Tuesday, April 26, 2016

Soft-boiled Sci Fi

In the inimitable 1980 rendition of Flash Gordon, Voltan
(Brian Blessed) brandishes the Hawk Men's giant crystal
tribute to Ming - that's hard SF, right?
In the October 9th issue of T.P.’s Weekly [1] in 1903, journalist Robert H. Sherard quoted Jules Verne’s comment on his British peer H. G. Wells:

Je pensiez bien que vous alliez me demander cela,’ he said. ‘His books were sent to me, and I have read them. It is very curious, and, I will add, very English. But I do not see the possibility of comparison between his work and mine. We do not proceed in the same manner. It occurs to me that his stories do not repose on very scientific bases. No, there is no rapport between his work and mine. I make use of physics. He invents. I go to the moon in a cannon-ball, discharged from a cannon. Here there is no invention. He goes to Mars in an airship, which he constructs of a metal which does away with the law of gravitation. Ça c’est très joli,’ cried Monsieur Verne in an animated way, ‘but show me this metal. Let him produce it. (T.P.’s Weekly, ii, 589) [2]

And so it was that one of the arguments of our genre began: hard vs soft.

Fast forward to today, and the battle rages on: does Star Wars count as SF? If not, why not? How about Star Trek? Battlestar Galactica? Avatar? Iron Man? Lord of the Rings?[3]  And of course, the argument boils down to the question of hard vs soft.

Traditionally [4], science fiction has typically been looked at mainly in the context of the science or engineering aspects that are presented, but of course the position these concepts have in the story varies widely.  Now, the concept of “hard” science fiction wasn’t really coined until 1957 [5] and its counterpart “soft” SF not until the 1970s [6] but it should be noted that the three types of SF identified by Asimov in his 1953 essay (which I referenced here) are already beginning to create this distinction, with his scale that goes from (effectively) “explain this thing” through “use this thing” to “how is society changed by this thing” – and of course Verne’s comment tells us that the tension has been present more or less from the beginning.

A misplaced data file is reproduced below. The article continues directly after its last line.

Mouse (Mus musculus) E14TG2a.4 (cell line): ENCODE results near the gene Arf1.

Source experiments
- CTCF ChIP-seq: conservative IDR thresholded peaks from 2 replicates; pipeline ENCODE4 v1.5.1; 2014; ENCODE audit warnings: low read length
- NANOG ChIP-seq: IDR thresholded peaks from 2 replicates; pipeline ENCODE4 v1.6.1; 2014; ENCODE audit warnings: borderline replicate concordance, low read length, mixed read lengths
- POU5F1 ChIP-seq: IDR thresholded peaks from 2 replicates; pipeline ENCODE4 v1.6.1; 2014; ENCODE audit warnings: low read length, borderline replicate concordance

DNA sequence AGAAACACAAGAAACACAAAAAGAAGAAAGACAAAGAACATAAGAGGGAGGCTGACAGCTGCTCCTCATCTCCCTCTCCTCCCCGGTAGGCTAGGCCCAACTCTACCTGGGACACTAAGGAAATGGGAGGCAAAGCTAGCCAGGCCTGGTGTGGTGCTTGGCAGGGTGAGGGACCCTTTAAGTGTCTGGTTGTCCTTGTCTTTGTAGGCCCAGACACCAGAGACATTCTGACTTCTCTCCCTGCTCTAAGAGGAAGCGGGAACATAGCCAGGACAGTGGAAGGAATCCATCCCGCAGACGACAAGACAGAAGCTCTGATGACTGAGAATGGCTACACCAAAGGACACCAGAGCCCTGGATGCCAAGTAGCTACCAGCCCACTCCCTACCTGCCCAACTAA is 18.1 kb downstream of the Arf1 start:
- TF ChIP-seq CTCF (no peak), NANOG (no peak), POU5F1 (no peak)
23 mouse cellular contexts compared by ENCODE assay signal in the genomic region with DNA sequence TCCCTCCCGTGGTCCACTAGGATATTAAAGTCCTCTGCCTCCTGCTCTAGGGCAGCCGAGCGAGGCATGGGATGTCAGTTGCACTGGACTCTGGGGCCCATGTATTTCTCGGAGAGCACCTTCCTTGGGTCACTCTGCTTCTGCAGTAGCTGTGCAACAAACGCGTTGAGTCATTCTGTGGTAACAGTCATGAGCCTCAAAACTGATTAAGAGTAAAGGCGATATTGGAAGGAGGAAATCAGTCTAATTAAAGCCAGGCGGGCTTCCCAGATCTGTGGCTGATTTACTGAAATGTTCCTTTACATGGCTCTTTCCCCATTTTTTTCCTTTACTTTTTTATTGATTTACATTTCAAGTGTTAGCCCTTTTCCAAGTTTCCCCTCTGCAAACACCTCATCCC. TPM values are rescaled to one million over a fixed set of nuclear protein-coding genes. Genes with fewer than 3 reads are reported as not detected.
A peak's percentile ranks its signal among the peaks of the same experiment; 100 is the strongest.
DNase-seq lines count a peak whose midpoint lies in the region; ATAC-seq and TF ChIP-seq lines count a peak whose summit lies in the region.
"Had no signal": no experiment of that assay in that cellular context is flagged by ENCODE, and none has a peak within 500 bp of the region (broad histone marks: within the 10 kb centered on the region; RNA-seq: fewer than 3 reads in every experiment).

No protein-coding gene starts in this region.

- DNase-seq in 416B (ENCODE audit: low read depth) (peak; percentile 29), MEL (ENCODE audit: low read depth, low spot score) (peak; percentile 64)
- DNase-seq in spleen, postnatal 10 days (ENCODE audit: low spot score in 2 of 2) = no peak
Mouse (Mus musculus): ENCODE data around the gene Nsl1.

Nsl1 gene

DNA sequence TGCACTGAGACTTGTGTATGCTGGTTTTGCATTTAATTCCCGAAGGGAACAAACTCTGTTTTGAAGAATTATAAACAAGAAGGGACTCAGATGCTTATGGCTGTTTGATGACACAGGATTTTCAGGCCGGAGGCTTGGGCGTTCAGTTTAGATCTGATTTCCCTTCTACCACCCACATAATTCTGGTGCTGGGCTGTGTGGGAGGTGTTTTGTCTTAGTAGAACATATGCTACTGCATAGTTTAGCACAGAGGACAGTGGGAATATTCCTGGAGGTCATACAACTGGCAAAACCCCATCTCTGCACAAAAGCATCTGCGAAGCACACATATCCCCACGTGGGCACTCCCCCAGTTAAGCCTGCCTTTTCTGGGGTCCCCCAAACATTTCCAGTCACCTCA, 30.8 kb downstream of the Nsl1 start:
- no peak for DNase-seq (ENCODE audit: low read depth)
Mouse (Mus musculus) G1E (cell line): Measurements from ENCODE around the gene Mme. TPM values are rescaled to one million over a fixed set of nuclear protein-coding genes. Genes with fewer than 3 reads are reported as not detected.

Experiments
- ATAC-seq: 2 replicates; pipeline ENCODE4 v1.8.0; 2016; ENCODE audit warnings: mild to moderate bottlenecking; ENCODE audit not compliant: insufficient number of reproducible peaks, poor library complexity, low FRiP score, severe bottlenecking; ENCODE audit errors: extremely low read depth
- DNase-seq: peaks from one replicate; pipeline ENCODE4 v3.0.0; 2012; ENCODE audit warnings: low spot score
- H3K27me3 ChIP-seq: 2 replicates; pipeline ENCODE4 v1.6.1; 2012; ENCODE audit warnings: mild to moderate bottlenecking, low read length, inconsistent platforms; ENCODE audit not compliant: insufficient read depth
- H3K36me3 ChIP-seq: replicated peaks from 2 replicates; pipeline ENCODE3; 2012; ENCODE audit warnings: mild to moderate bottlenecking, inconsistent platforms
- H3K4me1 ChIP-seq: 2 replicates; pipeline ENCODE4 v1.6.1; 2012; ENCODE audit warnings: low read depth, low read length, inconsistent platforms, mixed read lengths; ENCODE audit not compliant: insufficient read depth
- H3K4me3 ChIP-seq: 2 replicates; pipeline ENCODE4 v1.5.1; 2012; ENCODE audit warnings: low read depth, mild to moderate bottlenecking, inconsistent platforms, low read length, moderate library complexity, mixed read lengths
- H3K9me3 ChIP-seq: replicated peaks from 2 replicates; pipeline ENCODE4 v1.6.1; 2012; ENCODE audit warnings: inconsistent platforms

Asimov, of course, was writing at a special time in SF, more or less at the beginning of a cresting wave of “Campbellian” hard SF popularity that gave rise to the crystallization of science fiction as a discrete genre. [7] Nevertheless, the concept of “hardness” in science fiction has endured, and the modern era has even given rise to a Mohs Scale just for SF.

In general, people think of this hardness scale as having to do with “realism” – that is to say that the more realistic a work is (i.e. how closely it adheres to what we actually know about science and engineering) the harder it is.  Thus, things like A Princess of Mars are at the extremely soft end of the scale, while things like 2001: A Space Odyssey are at the hard end. 

As such things go, the scale is an interesting way to sort science fiction literature, but I see a problem with it: